ANZAC is the acronym formed from the initial letters of the Australian and New Zealand Army Corps, the formation into which Australian and New Zealand soldiers were grouped in Egypt prior to the landing at Gallipoli in April 1915.

First written as A. & N. Z. Army Corps, it soon became A. N. Z. A. C. and the new word was so obvious that the full stops were omitted. The word was initially used to refer to the cove where the Australians and New Zealanders landed and soon after, to the men themselves. An Anzac was a man who was at the Landing and who fought at Gallipoli, but later it came to mean any Australian or New Zealand soldier of the First World War. An Anzac who served at Gallipoli was given an A badge which was attached to his colour patch.

General William Riddell Birdwood near Hill 60, October 1915 General William Riddell Birdwood, General Officer Commanding, Australian and New Zealand Army Corps (ANZACS), near Hill 60 in October, 1915.
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Following the allied withdrawal from Gallipoli and the expansion of Australian and New Zealand forces in Egypt early in 1916, the ANZAC was split into two new formations called I ANZAC Corps and II ANZAC Corps – despite the repetition of the word Corps in their name. These formations, I ANZAC Corps comprising three Australian divisions and II ANZAC Corps made up of the 4th and 5th Australian divisions and the New Zealand Division, were transferred to France and fought on the Western Front until 1917, when the five Australian formations were grouped into a single Australian Corps. Also in March 1916, the ANZAC Mounted Division was formed from three Australian Light Horse Brigades and the New Zealand Mounted Rifles Brigade for service in Sinai and Palestine. In 1916 – 1917 a joint signals unit, the 1st (ANZAC) Wireless Signal Squadron, operated with the British expeditionary force in Mesopotamia (now Iraq).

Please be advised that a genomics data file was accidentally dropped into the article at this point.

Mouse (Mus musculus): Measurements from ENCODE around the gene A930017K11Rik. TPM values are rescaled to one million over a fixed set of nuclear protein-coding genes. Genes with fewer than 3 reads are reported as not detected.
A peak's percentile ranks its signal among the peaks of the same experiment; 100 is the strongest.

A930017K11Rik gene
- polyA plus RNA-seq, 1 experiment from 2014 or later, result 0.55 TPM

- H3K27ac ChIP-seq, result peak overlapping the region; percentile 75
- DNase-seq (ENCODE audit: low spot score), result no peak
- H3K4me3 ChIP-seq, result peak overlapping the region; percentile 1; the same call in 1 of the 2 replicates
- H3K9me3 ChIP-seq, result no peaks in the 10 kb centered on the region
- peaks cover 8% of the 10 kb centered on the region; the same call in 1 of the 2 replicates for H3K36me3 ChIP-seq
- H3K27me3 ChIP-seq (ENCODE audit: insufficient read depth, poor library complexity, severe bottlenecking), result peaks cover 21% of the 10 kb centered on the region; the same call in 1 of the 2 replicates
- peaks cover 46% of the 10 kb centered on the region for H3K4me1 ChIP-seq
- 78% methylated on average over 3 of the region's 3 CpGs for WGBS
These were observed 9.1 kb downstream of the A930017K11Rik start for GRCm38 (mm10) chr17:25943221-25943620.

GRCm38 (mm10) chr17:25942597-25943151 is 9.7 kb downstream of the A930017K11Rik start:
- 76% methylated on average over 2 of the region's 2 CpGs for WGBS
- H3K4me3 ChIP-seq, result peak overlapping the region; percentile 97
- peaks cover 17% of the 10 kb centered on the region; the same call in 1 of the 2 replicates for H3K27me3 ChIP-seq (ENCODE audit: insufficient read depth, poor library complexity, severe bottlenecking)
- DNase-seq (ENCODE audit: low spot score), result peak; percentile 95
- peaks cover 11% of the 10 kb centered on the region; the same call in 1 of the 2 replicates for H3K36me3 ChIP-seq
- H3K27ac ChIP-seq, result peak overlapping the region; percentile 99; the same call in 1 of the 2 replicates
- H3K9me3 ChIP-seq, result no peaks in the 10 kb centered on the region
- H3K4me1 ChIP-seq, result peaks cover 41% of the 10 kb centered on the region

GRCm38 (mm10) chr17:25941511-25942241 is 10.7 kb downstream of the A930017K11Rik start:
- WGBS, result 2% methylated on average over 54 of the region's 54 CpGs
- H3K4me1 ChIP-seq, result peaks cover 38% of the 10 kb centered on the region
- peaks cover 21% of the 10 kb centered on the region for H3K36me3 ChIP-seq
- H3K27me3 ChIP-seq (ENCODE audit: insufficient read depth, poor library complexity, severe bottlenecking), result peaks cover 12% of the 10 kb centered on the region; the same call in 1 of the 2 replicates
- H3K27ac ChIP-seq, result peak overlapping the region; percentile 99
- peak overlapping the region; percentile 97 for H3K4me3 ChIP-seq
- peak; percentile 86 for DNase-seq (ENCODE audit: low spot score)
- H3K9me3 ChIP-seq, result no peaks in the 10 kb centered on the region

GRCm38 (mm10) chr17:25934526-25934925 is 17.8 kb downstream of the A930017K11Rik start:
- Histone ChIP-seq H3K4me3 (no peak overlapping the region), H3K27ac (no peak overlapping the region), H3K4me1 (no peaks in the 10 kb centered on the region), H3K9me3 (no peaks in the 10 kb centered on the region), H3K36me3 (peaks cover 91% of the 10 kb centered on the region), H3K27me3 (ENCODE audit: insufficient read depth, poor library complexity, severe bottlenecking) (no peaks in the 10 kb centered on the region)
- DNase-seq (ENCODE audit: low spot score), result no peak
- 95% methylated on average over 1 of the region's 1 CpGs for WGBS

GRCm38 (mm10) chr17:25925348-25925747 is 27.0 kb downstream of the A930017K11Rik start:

In the Second World War, a new ANZAC was formed during the short Greek campaign of April 1941 when the 6th Australian Division and the New Zealand Division were joined under command of the headquarters of I Australian Corps (redesignated as ANZAC Corps).

Proposals for the formation of an "ANZAC" Brigade during the Korean War came to nothing, but in the Vietnam conflict New Zealand infantry companies were attached to Australian battalions which were then designated as ANZAC battalions.

Source

  • Peter Dennis et al., The Oxford companion to Australian military history (Melbourne: Oxford University Press, 1995)

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